#minorsextrafficking | Writing for Justice | University of Virginia School of Law


His latest book, “Wastelands: The True Story of Farm Country on Trial,” which will publish in June, packs a similar punch but marks a significant departure. It is his first work of nonfiction, one that author and lawyer John Grisham, who wrote the forward, calls “a story I wish I had written.”

“Wastelands” tells of decades of litigation against Smithfield, the country’s largest pork producer, whose hog-farming operations caused untold environmental and economic damage to small, predominantly Black communities in rural North Carolina. It has the same vivid cast of characters that Addison’s books are known for, in this case including the piquantly named Mona Lisa Wallace, the attorney who eventually won more than $500 million in trial verdicts and forced the company to change its ways. As Addison wrote on his LinkedIn page earlier this year, ìI wrote it like a novel, yet every word of it is true. I couldn’t have invented a better story if I had tried.”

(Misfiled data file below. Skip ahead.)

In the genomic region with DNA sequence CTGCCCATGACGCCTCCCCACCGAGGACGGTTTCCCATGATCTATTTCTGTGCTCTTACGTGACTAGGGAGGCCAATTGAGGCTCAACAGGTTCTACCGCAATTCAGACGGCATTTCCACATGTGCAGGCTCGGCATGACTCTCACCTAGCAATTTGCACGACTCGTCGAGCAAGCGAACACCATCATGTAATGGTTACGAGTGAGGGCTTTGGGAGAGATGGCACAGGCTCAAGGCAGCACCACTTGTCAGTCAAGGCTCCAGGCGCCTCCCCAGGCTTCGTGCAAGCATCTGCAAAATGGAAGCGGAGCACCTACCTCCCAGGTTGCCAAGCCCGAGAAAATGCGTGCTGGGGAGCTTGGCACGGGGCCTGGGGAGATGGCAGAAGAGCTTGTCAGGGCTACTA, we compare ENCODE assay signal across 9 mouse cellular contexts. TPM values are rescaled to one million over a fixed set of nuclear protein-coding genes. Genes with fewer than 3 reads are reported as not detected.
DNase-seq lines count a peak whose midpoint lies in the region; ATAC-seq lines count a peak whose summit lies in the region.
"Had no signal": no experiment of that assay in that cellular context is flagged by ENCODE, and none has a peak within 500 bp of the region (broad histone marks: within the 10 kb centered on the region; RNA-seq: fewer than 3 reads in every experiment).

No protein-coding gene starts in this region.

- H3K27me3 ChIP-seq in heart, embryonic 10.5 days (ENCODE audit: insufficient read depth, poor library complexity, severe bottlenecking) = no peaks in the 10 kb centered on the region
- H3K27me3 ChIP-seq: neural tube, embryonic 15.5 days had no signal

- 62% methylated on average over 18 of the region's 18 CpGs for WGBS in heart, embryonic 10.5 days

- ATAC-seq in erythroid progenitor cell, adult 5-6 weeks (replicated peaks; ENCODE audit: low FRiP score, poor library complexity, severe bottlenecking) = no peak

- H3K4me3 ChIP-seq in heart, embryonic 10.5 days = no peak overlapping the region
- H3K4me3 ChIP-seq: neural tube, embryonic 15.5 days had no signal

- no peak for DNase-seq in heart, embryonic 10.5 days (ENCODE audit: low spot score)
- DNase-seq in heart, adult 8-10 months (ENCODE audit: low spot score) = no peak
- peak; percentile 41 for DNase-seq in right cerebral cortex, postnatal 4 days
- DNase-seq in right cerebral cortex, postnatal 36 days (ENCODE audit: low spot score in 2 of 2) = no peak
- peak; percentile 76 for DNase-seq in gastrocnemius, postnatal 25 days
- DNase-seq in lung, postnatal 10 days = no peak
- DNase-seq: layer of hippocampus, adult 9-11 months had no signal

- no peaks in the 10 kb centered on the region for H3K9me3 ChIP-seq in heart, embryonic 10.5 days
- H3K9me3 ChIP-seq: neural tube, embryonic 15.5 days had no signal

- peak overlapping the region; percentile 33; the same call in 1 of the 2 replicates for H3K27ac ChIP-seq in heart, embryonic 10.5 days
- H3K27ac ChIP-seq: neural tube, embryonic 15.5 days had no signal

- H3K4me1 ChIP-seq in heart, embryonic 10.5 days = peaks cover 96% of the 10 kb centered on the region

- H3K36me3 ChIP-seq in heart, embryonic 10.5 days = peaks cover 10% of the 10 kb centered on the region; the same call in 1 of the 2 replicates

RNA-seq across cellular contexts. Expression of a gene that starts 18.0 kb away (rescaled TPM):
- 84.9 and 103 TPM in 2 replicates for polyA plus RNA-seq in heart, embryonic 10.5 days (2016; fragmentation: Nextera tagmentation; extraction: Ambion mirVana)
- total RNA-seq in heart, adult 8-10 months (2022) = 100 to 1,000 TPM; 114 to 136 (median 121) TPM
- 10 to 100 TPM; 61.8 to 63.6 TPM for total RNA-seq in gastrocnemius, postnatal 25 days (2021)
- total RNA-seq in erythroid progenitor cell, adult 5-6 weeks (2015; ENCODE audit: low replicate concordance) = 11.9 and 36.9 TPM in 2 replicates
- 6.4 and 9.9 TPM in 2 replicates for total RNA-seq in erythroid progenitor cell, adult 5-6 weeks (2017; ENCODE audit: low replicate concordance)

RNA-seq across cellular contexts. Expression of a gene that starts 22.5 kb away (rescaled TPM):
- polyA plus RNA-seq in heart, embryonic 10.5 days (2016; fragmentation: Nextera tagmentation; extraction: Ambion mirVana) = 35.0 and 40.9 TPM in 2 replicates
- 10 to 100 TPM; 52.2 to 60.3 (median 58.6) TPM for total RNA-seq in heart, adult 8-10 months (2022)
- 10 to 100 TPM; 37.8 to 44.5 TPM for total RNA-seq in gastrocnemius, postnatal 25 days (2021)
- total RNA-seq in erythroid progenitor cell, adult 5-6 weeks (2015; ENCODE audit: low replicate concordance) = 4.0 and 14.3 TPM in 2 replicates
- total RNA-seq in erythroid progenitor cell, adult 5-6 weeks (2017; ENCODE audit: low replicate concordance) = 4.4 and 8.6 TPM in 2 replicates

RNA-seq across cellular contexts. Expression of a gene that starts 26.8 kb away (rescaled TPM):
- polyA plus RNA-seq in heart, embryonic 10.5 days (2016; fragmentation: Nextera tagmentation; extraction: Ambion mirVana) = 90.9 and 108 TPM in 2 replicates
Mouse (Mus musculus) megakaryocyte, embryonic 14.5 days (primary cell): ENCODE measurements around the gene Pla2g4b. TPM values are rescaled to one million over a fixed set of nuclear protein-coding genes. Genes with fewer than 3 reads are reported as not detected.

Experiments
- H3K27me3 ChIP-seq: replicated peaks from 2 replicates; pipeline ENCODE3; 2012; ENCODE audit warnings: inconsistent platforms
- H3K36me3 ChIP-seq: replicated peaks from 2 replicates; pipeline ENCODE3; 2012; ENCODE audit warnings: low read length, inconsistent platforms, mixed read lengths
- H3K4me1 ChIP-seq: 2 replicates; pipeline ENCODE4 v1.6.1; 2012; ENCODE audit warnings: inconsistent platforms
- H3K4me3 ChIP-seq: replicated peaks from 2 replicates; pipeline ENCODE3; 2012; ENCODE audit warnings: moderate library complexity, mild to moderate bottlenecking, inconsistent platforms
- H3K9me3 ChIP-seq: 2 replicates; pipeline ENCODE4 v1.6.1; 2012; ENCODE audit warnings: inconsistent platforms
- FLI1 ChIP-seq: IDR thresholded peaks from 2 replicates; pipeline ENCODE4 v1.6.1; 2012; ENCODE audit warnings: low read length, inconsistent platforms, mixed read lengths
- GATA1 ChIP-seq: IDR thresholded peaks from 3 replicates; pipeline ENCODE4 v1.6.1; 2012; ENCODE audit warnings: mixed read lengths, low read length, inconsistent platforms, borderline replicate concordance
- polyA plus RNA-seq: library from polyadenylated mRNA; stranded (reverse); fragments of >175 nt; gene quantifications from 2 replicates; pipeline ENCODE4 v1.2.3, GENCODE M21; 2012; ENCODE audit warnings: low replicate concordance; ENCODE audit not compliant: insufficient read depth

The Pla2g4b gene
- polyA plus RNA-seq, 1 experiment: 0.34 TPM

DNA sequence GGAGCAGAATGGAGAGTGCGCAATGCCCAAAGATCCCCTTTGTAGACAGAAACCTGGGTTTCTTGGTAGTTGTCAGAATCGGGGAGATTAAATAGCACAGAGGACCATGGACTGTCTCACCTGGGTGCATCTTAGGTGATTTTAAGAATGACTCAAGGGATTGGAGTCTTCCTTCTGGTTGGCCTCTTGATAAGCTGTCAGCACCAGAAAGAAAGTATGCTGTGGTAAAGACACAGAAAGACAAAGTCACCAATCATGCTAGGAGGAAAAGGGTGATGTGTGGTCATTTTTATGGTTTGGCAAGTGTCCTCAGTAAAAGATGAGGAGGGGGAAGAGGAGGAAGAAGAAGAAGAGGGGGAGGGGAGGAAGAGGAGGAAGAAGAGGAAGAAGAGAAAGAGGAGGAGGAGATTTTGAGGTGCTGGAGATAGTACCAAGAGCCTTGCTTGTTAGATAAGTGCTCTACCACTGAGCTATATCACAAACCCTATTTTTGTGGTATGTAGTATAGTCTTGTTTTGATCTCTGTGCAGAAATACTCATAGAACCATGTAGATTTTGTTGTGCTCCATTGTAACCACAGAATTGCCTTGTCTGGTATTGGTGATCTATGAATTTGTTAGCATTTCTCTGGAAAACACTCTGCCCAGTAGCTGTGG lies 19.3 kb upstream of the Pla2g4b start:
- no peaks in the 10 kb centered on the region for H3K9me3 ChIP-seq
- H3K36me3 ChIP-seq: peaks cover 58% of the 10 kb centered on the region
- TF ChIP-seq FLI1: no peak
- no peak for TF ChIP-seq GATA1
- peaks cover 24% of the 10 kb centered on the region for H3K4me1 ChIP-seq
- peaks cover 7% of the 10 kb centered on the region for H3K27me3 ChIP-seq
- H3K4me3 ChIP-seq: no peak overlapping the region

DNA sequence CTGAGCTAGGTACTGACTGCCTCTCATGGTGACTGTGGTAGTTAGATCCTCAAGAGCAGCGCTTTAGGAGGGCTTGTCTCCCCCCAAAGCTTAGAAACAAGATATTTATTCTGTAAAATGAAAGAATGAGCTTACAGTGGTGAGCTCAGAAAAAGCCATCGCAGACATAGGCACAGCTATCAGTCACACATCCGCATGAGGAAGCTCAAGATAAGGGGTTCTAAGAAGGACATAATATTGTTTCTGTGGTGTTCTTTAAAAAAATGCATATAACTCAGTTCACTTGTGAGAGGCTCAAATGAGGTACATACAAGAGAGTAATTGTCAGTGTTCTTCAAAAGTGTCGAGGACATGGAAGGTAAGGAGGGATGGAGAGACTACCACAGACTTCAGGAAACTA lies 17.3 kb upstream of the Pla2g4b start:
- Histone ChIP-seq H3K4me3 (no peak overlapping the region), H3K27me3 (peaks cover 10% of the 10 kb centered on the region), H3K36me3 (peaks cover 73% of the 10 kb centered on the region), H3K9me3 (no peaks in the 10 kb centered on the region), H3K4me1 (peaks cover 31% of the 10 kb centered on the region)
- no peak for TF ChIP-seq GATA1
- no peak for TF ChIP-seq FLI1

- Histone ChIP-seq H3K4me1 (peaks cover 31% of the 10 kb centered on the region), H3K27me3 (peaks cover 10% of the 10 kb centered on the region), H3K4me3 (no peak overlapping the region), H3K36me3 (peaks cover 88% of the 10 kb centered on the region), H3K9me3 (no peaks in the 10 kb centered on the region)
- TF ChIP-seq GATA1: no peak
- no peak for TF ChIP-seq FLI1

Many lawyers turn to creative writing later in life, but Addison’s writing and legal careers have nearly overlapped. A native of Carlsbad, California, he majored in mechanical engineering at California Polytechnic State University, San Luis Obispo, but had no desire to build widgets for a living. Instead, he entered UVA determined, he said, “to use the law to change the world.” Even during a busy first year, Addison also managed to finish a draft of a novel, which he had begun in college. “It was terrible,” Addison says now, “but you have to start somewhere.” Undeterred, he wrote another book during his third year of law school and it, too, went nowhere.

After clerking for U.S. Magistrate Judge B. Waugh Crigler, Addison joined the Charlottesville firm Scott Kroner still hoping to change the world, one way or another. He wrote a third unpublished novel at night while practicing law but was now receiving enough positive feedback from agents that he was encouraged to keep trying.

His creative breakthrough came from an unexpected source. In 2008, Addison and his wife, Marcy, saw the film “Trade,” starring Kevin Kline, about international child sex trafficking. The film made a life-changing impression on both of them. Marcy, whom Addison calls his fairest critic, suggested that he take on the subject for his next novel, blending his talent for storytelling with his passion for justice.



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